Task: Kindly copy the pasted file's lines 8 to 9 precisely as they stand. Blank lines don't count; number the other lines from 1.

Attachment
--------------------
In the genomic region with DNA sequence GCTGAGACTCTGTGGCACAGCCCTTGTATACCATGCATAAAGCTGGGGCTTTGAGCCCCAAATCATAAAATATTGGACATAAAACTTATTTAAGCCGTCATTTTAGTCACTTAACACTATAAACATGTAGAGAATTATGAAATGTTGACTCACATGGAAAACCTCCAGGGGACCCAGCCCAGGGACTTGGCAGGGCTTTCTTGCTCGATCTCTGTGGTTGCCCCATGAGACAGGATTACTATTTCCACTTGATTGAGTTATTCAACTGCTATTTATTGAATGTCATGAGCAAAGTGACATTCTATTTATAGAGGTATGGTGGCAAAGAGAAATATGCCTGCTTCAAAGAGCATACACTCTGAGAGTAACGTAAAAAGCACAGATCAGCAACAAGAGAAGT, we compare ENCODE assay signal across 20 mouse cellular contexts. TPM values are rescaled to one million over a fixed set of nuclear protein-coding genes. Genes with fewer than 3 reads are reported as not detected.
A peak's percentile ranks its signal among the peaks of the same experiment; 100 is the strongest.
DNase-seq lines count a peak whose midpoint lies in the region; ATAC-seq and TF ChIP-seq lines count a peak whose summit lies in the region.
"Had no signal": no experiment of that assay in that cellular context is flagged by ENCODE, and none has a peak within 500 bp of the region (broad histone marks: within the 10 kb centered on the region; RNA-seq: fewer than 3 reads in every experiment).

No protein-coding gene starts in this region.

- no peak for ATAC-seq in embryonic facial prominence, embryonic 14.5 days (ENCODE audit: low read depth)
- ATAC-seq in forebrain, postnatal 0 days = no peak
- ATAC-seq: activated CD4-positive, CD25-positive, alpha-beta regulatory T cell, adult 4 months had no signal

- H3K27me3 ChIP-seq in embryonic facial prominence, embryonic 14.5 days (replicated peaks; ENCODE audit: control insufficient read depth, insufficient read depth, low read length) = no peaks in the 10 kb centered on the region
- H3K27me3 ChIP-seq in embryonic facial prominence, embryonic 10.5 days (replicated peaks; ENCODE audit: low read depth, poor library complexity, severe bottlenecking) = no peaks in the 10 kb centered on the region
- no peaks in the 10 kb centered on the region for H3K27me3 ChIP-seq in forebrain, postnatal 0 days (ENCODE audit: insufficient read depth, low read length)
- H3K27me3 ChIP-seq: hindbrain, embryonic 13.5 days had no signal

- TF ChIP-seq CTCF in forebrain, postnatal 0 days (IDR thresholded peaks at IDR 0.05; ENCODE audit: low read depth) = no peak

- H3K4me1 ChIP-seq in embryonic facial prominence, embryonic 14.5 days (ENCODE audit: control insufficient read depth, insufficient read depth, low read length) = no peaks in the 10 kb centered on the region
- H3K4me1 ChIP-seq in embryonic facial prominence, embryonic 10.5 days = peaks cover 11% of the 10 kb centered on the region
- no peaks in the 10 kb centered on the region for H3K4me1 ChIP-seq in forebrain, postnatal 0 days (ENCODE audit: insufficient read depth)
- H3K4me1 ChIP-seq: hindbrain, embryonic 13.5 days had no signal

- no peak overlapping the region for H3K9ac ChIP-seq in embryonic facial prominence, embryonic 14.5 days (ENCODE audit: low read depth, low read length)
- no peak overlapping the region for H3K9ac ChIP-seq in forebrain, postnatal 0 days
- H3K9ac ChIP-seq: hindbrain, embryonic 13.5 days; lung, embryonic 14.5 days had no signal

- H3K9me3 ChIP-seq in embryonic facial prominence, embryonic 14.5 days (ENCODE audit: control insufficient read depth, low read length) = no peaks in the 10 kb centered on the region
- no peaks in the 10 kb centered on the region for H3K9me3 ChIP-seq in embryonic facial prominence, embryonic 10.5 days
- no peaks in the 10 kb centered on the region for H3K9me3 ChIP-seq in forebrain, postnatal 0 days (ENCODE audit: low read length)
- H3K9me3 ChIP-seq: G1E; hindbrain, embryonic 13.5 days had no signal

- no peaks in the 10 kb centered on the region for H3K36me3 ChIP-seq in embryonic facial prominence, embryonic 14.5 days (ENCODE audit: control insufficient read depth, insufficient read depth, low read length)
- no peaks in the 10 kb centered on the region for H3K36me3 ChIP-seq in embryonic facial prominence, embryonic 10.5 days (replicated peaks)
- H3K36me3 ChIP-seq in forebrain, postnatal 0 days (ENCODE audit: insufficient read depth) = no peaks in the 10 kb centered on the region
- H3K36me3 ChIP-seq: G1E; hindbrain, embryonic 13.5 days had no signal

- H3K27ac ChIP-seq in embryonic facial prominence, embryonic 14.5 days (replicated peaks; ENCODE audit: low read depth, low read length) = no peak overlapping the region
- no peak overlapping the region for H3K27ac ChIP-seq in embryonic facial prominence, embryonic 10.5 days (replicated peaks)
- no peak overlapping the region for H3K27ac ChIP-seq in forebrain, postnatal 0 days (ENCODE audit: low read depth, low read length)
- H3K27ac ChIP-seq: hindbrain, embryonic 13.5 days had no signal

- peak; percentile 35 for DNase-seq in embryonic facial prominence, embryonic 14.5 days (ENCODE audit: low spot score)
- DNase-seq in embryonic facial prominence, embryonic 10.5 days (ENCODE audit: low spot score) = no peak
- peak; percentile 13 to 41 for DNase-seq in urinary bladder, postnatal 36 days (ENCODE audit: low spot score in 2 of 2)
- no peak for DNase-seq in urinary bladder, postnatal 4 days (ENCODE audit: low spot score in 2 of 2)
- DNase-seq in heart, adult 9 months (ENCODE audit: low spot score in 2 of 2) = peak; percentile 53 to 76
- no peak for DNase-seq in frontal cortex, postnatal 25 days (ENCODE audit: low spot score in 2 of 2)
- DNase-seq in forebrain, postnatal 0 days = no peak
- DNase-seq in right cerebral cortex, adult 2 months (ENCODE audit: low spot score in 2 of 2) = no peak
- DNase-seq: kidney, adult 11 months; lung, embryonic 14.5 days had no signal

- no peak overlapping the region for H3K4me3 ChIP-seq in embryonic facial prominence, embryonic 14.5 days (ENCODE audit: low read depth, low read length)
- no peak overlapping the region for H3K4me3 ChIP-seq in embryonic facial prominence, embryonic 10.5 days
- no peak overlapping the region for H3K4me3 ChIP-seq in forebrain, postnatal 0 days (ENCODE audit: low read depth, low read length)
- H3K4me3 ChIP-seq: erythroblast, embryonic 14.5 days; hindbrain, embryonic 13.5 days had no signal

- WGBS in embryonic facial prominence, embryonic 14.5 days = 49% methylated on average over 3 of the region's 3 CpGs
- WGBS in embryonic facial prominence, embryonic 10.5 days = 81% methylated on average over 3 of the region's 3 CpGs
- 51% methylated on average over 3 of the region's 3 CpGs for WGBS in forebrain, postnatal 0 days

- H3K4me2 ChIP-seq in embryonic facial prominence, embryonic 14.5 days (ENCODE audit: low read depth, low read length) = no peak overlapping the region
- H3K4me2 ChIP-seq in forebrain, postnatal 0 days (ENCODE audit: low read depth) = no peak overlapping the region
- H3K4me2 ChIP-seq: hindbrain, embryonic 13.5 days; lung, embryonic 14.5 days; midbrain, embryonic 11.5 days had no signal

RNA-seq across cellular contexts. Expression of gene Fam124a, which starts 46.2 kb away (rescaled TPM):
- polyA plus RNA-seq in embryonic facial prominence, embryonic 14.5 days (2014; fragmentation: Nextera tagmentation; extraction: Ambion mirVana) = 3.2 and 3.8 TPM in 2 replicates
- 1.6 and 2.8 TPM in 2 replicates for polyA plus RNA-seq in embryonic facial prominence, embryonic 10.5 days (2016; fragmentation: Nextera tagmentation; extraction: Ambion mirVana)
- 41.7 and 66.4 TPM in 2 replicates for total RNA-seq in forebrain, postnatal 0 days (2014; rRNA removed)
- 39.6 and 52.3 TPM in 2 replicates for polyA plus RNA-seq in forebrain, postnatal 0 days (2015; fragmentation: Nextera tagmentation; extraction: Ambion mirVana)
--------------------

- ATAC-seq: activated CD4-positive, CD25-positive, alpha-beta regulatory T cell, adult 4 months had no signal

- H3K27me3 ChIP-seq in embryonic facial prominence, embryonic 14.5 days (replicated peaks; ENCODE audit: control insufficient read depth, insufficient read depth, low read length) = no peaks in the 10 kb centered on the region